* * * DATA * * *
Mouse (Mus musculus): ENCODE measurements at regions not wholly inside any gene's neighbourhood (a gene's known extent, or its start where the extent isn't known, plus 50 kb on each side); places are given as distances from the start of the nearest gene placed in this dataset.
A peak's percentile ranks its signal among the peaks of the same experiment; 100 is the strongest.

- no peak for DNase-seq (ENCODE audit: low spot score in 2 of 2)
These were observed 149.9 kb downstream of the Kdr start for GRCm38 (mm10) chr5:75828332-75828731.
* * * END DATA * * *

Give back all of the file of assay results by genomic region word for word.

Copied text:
Mouse (Mus musculus): ENCODE measurements at regions not wholly inside any gene's neighbourhood (a gene's known extent, or its start where the extent isn't known, plus 50 kb on each side); places are given as distances from the start of the nearest gene placed in this dataset.
A peak's percentile ranks its signal among the peaks of the same experiment; 100 is the strongest.

- no peak for DNase-seq (ENCODE audit: low spot score in 2 of 2)
These were observed 149.9 kb downstream of the Kdr start for GRCm38 (mm10) chr5:75828332-75828731.